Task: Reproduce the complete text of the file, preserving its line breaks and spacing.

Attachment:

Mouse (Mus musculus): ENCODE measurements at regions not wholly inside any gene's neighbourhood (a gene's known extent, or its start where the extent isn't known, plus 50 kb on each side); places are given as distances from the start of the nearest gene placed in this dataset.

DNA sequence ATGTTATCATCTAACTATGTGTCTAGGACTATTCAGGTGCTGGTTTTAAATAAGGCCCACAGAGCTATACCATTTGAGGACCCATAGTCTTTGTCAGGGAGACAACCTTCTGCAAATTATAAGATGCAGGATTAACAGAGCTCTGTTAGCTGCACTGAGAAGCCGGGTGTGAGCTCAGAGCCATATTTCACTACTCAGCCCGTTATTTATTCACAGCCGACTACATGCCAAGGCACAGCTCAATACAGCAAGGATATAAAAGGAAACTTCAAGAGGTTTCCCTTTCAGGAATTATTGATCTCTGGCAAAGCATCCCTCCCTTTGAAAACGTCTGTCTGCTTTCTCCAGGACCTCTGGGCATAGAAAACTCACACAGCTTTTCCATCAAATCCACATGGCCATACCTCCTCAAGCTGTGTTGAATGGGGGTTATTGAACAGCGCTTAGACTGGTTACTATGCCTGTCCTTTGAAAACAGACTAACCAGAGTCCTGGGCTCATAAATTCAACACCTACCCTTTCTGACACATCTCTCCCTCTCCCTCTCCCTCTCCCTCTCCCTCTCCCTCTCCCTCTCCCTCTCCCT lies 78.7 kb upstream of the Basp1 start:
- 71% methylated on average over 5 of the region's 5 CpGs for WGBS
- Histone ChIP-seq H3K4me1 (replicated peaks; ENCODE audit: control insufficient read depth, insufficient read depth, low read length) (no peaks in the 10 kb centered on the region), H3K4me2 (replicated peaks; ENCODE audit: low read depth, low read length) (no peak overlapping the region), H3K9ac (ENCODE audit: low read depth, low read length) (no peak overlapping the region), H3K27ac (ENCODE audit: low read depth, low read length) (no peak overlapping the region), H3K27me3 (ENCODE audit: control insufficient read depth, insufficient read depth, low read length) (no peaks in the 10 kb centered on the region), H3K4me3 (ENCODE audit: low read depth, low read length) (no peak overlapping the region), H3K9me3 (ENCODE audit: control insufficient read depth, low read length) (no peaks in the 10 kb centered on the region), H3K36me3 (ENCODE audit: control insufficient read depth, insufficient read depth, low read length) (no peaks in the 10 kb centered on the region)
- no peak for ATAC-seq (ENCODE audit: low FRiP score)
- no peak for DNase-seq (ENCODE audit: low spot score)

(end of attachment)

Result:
Mouse (Mus musculus): ENCODE measurements at regions not wholly inside any gene's neighbourhood (a gene's known extent, or its start where the extent isn't known, plus 50 kb on each side); places are given as distances from the start of the nearest gene placed in this dataset.

DNA sequence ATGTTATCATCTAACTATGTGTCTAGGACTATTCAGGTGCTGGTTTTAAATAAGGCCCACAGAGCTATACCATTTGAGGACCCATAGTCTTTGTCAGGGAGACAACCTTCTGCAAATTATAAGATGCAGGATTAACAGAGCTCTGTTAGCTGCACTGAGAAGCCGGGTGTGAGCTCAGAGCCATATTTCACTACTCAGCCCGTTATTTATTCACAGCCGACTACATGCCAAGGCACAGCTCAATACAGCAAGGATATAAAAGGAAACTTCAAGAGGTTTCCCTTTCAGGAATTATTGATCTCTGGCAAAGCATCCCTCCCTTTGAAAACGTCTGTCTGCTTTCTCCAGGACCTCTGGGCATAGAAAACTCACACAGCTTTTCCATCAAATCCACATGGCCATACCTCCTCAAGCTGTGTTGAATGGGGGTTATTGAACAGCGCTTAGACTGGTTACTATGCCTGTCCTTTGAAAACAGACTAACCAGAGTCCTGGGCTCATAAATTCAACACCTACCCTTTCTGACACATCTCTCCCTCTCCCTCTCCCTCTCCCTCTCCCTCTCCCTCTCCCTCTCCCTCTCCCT lies 78.7 kb upstream of the Basp1 start:
- 71% methylated on average over 5 of the region's 5 CpGs for WGBS
- Histone ChIP-seq H3K4me1 (replicated peaks; ENCODE audit: control insufficient read depth, insufficient read depth, low read length) (no peaks in the 10 kb centered on the region), H3K4me2 (replicated peaks; ENCODE audit: low read depth, low read length) (no peak overlapping the region), H3K9ac (ENCODE audit: low read depth, low read length) (no peak overlapping the region), H3K27ac (ENCODE audit: low read depth, low read length) (no peak overlapping the region), H3K27me3 (ENCODE audit: control insufficient read depth, insufficient read depth, low read length) (no peaks in the 10 kb centered on the region), H3K4me3 (ENCODE audit: low read depth, low read length) (no peak overlapping the region), H3K9me3 (ENCODE audit: control insufficient read depth, low read length) (no peaks in the 10 kb centered on the region), H3K36me3 (ENCODE audit: control insufficient read depth, insufficient read depth, low read length) (no peaks in the 10 kb centered on the region)
- no peak for ATAC-seq (ENCODE audit: low FRiP score)
- no peak for DNase-seq (ENCODE audit: low spot score)